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Meeting “Needs” in the Private Sector: Nonprofit Institutions and Non-Monetary Supply and Demand. John Garen Department of Economics University of Kentucky University of Kentucky Economics Teaching Conference April 2010. Motivation.
Department of Economics
University of Kentucky
University of Kentucky Economics Teaching Conference
Many uses are not: washing the car, running the sprinkler, bathing.
Can “needs” be forgone for something else, e.g., forgo buying a shirt (clothing) to be able to go to more movies? This type of activity occurs.
Much has been written on this. Here are a few basics ideas.
Many, of various political stripes, are attracted to this.
Consider a grocer who wishes to get food to the most needy customers. S/he must know details of many people’s lives. A difficult task, but failure to do so means an incorrect allocation.
2. Income As a Proxy for Need (or Ability)
Is low income a sign of need or a desire for leisure?
Is high income a sign of ability, luck, or hard work?
3. The Complexity of Need
Emotional support, spiritual guidance, advice, commiseration, being held accountable are often needs of those in unfortunate situations. These have little to do with cash and are difficult to assess.
4. Incentives and Dependence
Giving away goods and services induces more use. This: (a) stretches the resources of the organization; and (b) may cause an unwanted dependence on the organization.
Does the homeless man need food or counseling?
Does a friend who lost a spouse need cash or sympathy?
Does the child with poor grades need a tutor or discipline?
Shelter users are expected to be sober, go to religious services.
Kids are expected to behave and eat vegetables.
Friends are expected to return favors.
The assessment of needs works to assist the truly needy. If not done well, it does not serve fairness.
Errors in identifying and assisting the truly needy are likely.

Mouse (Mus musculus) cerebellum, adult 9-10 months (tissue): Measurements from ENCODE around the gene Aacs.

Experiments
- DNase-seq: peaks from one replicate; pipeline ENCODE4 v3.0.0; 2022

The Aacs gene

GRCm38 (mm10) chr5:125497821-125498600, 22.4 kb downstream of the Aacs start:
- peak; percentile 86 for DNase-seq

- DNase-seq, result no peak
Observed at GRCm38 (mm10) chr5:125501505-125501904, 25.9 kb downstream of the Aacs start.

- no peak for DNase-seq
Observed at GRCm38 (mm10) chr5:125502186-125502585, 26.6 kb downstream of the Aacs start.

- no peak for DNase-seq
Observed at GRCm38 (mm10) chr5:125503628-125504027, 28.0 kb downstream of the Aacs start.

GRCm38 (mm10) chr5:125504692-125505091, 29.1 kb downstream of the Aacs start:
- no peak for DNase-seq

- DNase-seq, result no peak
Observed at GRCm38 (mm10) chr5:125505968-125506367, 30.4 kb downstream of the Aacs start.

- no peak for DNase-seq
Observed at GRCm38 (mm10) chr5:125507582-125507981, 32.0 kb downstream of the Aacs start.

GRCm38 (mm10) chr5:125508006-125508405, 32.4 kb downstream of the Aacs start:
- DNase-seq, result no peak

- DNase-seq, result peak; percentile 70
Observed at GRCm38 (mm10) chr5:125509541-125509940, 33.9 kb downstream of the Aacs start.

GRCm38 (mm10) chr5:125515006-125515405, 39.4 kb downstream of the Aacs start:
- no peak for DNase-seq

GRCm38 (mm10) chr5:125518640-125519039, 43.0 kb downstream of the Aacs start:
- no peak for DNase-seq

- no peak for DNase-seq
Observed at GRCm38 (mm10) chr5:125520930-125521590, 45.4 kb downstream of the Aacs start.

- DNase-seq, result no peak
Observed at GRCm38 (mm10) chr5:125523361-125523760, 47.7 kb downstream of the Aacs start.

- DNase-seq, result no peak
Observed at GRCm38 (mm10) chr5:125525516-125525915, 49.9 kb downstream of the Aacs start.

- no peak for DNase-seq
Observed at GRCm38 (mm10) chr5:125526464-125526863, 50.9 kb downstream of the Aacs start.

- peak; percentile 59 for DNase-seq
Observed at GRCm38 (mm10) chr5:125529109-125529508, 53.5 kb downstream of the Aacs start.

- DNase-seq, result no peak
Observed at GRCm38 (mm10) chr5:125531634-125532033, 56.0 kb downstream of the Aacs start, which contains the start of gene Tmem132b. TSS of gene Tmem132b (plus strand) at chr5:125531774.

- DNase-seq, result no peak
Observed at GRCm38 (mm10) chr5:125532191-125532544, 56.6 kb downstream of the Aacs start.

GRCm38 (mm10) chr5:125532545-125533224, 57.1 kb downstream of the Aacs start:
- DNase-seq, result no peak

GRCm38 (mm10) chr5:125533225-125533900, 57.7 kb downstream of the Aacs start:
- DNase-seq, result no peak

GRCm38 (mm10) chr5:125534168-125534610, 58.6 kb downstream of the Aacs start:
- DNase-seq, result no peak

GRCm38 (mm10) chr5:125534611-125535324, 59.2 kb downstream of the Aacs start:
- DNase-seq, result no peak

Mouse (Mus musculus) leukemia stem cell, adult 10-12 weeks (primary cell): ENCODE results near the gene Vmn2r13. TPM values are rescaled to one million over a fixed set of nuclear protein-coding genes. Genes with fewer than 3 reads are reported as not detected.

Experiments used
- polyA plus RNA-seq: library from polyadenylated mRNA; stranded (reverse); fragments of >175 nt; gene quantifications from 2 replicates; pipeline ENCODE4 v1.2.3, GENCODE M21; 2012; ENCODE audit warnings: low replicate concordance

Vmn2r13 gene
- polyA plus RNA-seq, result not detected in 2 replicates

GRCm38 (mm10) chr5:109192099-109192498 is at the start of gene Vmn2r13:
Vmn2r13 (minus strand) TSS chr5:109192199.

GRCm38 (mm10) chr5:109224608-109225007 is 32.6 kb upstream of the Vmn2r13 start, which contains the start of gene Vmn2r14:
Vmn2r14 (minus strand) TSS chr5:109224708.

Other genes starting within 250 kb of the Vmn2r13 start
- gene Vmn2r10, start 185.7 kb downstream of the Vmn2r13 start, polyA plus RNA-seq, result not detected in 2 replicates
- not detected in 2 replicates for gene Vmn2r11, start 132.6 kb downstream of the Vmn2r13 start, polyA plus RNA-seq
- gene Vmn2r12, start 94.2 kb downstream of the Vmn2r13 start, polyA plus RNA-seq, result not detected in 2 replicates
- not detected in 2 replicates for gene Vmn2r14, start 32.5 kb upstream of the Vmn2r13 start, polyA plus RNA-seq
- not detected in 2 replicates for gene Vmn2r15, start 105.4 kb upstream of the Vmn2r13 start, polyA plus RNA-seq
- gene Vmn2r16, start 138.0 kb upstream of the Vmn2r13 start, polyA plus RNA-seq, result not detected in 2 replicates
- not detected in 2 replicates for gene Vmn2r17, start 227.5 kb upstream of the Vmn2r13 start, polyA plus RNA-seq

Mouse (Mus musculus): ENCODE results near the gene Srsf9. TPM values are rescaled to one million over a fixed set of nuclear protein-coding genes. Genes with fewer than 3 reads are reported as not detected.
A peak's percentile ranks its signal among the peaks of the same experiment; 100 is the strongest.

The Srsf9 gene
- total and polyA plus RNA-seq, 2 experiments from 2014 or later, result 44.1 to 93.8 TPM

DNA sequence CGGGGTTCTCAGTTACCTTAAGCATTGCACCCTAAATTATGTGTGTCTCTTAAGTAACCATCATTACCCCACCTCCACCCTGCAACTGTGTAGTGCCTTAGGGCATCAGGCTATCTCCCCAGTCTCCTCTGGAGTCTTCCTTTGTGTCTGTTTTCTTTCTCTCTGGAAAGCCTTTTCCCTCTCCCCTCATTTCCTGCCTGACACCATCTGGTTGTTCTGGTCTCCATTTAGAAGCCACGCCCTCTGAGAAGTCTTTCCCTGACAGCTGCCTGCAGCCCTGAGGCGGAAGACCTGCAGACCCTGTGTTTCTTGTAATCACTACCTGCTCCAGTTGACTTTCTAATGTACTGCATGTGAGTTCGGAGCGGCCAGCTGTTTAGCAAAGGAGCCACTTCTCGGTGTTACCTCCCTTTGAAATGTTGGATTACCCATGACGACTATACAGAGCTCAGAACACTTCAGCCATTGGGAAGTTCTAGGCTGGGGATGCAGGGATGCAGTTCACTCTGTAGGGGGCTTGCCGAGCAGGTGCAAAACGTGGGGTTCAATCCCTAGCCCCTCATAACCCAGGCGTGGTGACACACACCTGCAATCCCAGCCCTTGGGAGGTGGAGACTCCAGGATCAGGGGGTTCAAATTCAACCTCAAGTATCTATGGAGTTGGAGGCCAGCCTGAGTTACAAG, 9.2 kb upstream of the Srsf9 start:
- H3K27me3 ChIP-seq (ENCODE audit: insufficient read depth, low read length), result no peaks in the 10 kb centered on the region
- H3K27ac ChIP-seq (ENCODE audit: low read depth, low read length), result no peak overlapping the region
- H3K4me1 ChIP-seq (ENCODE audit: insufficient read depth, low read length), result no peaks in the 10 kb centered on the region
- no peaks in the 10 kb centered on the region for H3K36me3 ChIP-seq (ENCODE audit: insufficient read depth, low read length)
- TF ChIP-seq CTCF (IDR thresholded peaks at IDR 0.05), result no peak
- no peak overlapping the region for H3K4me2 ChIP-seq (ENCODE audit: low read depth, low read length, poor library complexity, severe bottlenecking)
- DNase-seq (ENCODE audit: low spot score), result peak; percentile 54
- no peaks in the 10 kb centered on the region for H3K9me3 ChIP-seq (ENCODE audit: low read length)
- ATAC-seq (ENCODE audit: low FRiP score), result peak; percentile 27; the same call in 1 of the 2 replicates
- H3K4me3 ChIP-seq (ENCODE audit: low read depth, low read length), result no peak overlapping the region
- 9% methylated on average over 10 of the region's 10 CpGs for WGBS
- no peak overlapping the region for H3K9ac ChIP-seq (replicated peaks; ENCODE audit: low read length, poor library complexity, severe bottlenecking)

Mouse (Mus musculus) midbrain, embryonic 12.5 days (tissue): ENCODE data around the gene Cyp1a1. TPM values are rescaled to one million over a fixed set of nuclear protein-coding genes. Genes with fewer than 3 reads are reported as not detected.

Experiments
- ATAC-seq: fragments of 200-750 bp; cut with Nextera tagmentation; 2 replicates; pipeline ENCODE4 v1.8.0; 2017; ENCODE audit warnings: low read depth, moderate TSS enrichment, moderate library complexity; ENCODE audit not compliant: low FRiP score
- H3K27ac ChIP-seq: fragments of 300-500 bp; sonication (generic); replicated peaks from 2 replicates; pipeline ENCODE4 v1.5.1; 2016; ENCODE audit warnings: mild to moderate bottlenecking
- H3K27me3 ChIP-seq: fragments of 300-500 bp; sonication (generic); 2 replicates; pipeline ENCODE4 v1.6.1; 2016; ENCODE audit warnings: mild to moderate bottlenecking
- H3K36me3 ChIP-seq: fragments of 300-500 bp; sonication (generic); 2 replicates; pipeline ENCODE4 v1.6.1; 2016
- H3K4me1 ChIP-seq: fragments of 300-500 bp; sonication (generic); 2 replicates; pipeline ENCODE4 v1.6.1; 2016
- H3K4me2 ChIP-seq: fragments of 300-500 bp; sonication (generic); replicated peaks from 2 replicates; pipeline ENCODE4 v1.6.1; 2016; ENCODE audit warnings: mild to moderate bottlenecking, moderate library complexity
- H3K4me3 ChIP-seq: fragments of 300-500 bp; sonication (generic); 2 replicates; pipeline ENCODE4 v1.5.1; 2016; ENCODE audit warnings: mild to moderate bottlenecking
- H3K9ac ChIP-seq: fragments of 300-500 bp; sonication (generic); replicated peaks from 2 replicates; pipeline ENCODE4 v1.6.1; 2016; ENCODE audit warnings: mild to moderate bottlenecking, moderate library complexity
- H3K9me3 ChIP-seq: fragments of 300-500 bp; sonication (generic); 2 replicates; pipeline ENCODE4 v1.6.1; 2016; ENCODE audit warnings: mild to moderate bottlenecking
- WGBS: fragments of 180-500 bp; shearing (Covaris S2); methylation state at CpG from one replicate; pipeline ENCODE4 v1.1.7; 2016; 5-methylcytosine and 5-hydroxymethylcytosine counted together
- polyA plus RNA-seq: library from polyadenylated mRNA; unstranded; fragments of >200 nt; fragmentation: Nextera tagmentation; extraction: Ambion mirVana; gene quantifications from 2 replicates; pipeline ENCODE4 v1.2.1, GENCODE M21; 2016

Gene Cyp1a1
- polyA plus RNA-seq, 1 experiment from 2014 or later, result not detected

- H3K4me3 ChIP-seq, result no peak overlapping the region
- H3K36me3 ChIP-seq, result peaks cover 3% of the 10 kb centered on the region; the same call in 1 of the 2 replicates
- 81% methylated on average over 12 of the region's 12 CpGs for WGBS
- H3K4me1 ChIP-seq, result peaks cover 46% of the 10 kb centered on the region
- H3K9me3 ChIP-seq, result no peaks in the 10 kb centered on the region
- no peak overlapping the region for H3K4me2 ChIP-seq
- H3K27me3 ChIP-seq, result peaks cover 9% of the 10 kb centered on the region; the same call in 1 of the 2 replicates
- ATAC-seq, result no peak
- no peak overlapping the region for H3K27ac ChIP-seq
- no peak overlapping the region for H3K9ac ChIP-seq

This leads to greater use and possible dependence.
- they must compete for donors and supporters
- donors and supporters expect evidence of success or funding will dry up
- the organization must find ways to solve any motivation problems of
Think of the government program as lowering the nonmonetary price of receipt and supplying all comers at that price.
- welfare cost of taxation/subsidization
- ineffectual govt. provision.
- response to the lower nonmonetary price is small
- examples may be natural disasters and accidents that are difficult to anticipate and avoid
desirability of public versus private provision.
Clark, J.R. and Lee, Dwight, “Government Transfers and Inequality: An Anatomy of Political Failure,” Public Finance and Management, 8(2), 2008, pp. 265-301.
Clark, J.R. and Lee, Dwight, “Substituting Markets for Morality,” Cato Journal, forthcoming.
Garen, John, “On Fairness and Needs in a Free Enterprise Economy,” Journal of Applied Economics and Policy, 29(1), Spring 2010, pp. 61-78.
Heyne, Paul, “The Concept of Economic Justice in Religious Discussion,” in Geoffrey Brennan and A.M.C. Waterman (eds.), Are Economists Basically Immoral? And Other Essays on Economics, Ethics, and Religion by Paul Heyne, Ch. 9, Indianapolis, Indiana: Liberty Fund, 2008.
Schansberg, D. Eric, “Common Ground Between the Philosophies of Christianity and Libertarianism,” Journal of Markets and Morality, 5(2), Fall 2002, pp. 439-457.
Also, Adam Smith and Ayn Rand views on morality, self interest, and markets.